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Plastics


— Science

Regenerating plastic is better on the "hole"

Dropping your mobile phone can ruin your whole day as you look down at the spiderweb of cracks surrounding a small hole in the once-pristine plastic case. Now imagine watching as those cracks and that hole seal up by themselves, leaving behind a completely healed case. That may sound like science fiction, but it may not be for long with a team of researchers at the University of Illinois having developed a new system that doesn't just repair minor cracks in plastic, but regenerates to heal large holes. Read More
— Environment

Metabolix engineers plants to make cheaper, cleaner bioplastic

Petroleum-based plastic may be fantastic, but due to the durability that makes the material so popular it may take hundreds of years to break down. Plastic made from renewable biomass, known as bioplastic, is a biodegradable alternative to fossil fuel versions. A company called Metabolix, based in Cambridge (MA), has been working on a technology to genetically engineer plants such as switchgrass to create a biodegradable polymer that can be extracted directly from the plant. Read More
— 3D Printing

The Filabot recycles scrap plastic into inexpensive 3D printing filaments

Desktop 3D printers have hit price-points that make them as affordable as color laser printers. But they also share the same problem – replacing the printing medium costs an arm and a leg. A kilogram of plastic filament costs about US$50, meaning the cost of turning your ideas into reality can quickly add up. But now the Filabot, a miniature plastic recycling plant, will provide a wide variety of plastic filaments from scrap. Read More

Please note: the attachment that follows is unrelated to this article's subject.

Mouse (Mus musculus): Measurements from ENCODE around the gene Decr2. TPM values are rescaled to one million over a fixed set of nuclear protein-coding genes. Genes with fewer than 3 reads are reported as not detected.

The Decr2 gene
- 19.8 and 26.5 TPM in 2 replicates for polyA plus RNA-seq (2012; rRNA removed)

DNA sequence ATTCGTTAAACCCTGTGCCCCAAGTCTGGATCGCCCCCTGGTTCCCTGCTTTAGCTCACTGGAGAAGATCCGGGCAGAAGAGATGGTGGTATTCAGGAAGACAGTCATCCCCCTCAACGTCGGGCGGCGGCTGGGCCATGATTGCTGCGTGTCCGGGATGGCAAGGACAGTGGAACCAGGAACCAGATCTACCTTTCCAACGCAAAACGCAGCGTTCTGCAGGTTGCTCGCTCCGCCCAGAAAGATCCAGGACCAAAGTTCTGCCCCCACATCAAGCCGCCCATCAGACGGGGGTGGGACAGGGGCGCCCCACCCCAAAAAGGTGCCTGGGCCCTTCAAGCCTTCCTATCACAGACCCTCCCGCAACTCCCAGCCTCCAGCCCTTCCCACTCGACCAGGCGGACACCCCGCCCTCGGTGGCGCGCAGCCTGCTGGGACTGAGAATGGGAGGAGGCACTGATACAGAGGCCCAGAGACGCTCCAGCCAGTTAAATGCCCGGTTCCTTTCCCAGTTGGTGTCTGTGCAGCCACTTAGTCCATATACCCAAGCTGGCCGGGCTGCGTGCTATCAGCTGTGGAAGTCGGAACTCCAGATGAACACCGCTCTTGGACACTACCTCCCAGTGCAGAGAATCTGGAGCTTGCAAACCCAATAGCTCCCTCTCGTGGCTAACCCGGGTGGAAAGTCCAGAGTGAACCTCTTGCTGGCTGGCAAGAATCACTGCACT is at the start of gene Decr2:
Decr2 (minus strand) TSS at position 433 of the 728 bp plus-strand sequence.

— Environment

New technique allows scrap rubber to be recycled into high-quality plastic

It's reckoned that most of the 22 million tons of rubber that is processed every year worldwide goes into making vehicle tires and that once rubber products reach the end of their useful lives, for the most part they end up being incinerated. Even when the rubber residues are reclaimed and re-used to make new products, the lack of techniques for producing high-quality materials means that the recyclables are relegated to secondary products such as arena or playground floor coverings or padded doormats. Looking for new ways to optimize the recycling of rubber waste, researchers have developed a material called EPMT that has the desired material properties and characteristics for use in the manufacture of high quality products such as wheel and splashguard covers, handles, knobs and steerable casters. Read More
— Environment

Sea Chair Project harvests plastic from the oceans to create furniture

You may have heard about the huge floating islands of garbage swirling around in the middle of the Earth's oceans. Much of that waterlogged rubbish is made up of plastic and, like Electrolux with its concept vacuum cleaners, U.K.-based Studio Swine and Kieren Jones are looking to put that waste to good use. As part of an ambitious project, they’ve come up with a system to collect plastic debris and convert it into furniture. Read More

The shell of your next device could be made of paper ... partly

It’s possible that your next laptop computer could contain parts of your present-day notebook ... not your notebook computer, mind you, but your actual notebook. At least, it will if China's PEGA Design and Engineering has anything to say about it. The company’s new Paper PP Alloy, made from a combination of recycled paper and polypropylene, is intended for use in the shells of consumer electronic devices. Read More
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